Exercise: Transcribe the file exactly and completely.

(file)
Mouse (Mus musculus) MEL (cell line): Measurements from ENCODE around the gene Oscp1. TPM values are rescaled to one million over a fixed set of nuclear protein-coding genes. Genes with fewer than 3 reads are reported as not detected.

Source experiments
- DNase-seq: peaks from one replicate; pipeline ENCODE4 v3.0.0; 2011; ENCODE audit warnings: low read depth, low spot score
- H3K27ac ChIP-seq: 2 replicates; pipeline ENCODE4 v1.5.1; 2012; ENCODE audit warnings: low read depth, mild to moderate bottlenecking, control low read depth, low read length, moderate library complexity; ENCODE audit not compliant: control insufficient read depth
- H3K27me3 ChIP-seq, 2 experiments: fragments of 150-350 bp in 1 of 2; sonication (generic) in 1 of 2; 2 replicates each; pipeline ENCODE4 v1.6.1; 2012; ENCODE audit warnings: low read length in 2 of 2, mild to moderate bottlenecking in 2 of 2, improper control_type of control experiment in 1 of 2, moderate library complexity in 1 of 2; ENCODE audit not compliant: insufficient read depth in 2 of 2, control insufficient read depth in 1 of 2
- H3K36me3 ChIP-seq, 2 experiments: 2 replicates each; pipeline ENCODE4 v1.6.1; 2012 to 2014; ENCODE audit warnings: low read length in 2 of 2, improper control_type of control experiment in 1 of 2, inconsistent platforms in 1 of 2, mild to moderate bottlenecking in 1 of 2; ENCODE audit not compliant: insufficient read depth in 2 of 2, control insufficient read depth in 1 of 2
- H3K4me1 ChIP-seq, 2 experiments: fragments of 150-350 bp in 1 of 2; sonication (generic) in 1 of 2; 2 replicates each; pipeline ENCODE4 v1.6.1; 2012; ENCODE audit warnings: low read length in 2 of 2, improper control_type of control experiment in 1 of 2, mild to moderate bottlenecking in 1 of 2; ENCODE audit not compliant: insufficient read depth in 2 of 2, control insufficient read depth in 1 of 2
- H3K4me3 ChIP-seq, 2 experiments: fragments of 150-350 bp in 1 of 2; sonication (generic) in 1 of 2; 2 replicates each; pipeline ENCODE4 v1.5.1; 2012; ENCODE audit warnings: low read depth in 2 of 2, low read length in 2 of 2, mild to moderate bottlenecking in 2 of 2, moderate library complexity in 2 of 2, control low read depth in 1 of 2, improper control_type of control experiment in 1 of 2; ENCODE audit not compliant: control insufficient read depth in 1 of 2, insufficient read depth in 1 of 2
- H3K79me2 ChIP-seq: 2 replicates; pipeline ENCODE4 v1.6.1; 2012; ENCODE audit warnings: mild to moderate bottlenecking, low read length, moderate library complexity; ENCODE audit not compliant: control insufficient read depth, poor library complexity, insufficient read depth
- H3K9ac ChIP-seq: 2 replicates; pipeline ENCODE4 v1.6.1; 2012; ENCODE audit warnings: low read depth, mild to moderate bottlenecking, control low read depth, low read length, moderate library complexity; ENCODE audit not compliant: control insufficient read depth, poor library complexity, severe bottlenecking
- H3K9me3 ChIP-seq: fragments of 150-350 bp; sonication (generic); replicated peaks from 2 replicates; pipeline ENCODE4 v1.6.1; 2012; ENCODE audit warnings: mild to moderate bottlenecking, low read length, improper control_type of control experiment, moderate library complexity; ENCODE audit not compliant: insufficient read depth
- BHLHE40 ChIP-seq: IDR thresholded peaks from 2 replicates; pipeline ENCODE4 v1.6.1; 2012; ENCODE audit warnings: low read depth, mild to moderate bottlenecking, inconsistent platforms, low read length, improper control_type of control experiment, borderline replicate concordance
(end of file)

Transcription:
Mouse (Mus musculus) MEL (cell line): Measurements from ENCODE around the gene Oscp1. TPM values are rescaled to one million over a fixed set of nuclear protein-coding genes. Genes with fewer than 3 reads are reported as not detected.

Source experiments
- DNase-seq: peaks from one replicate; pipeline ENCODE4 v3.0.0; 2011; ENCODE audit warnings: low read depth, low spot score
- H3K27ac ChIP-seq: 2 replicates; pipeline ENCODE4 v1.5.1; 2012; ENCODE audit warnings: low read depth, mild to moderate bottlenecking, control low read depth, low read length, moderate library complexity; ENCODE audit not compliant: control insufficient read depth
- H3K27me3 ChIP-seq, 2 experiments: fragments of 150-350 bp in 1 of 2; sonication (generic) in 1 of 2; 2 replicates each; pipeline ENCODE4 v1.6.1; 2012; ENCODE audit warnings: low read length in 2 of 2, mild to moderate bottlenecking in 2 of 2, improper control_type of control experiment in 1 of 2, moderate library complexity in 1 of 2; ENCODE audit not compliant: insufficient read depth in 2 of 2, control insufficient read depth in 1 of 2
- H3K36me3 ChIP-seq, 2 experiments: 2 replicates each; pipeline ENCODE4 v1.6.1; 2012 to 2014; ENCODE audit warnings: low read length in 2 of 2, improper control_type of control experiment in 1 of 2, inconsistent platforms in 1 of 2, mild to moderate bottlenecking in 1 of 2; ENCODE audit not compliant: insufficient read depth in 2 of 2, control insufficient read depth in 1 of 2
- H3K4me1 ChIP-seq, 2 experiments: fragments of 150-350 bp in 1 of 2; sonication (generic) in 1 of 2; 2 replicates each; pipeline ENCODE4 v1.6.1; 2012; ENCODE audit warnings: low read length in 2 of 2, improper control_type of control experiment in 1 of 2, mild to moderate bottlenecking in 1 of 2; ENCODE audit not compliant: insufficient read depth in 2 of 2, control insufficient read depth in 1 of 2
- H3K4me3 ChIP-seq, 2 experiments: fragments of 150-350 bp in 1 of 2; sonication (generic) in 1 of 2; 2 replicates each; pipeline ENCODE4 v1.5.1; 2012; ENCODE audit warnings: low read depth in 2 of 2, low read length in 2 of 2, mild to moderate bottlenecking in 2 of 2, moderate library complexity in 2 of 2, control low read depth in 1 of 2, improper control_type of control experiment in 1 of 2; ENCODE audit not compliant: control insufficient read depth in 1 of 2, insufficient read depth in 1 of 2
- H3K79me2 ChIP-seq: 2 replicates; pipeline ENCODE4 v1.6.1; 2012; ENCODE audit warnings: mild to moderate bottlenecking, low read length, moderate library complexity; ENCODE audit not compliant: control insufficient read depth, poor library complexity, insufficient read depth
- H3K9ac ChIP-seq: 2 replicates; pipeline ENCODE4 v1.6.1; 2012; ENCODE audit warnings: low read depth, mild to moderate bottlenecking, control low read depth, low read length, moderate library complexity; ENCODE audit not compliant: control insufficient read depth, poor library complexity, severe bottlenecking
- H3K9me3 ChIP-seq: fragments of 150-350 bp; sonication (generic); replicated peaks from 2 replicates; pipeline ENCODE4 v1.6.1; 2012; ENCODE audit warnings: mild to moderate bottlenecking, low read length, improper control_type of control experiment, moderate library complexity; ENCODE audit not compliant: insufficient read depth
- BHLHE40 ChIP-seq: IDR thresholded peaks from 2 replicates; pipeline ENCODE4 v1.6.1; 2012; ENCODE audit warnings: low read depth, mild to moderate bottlenecking, inconsistent platforms, low read length, improper control_type of control experiment, borderline replicate concordance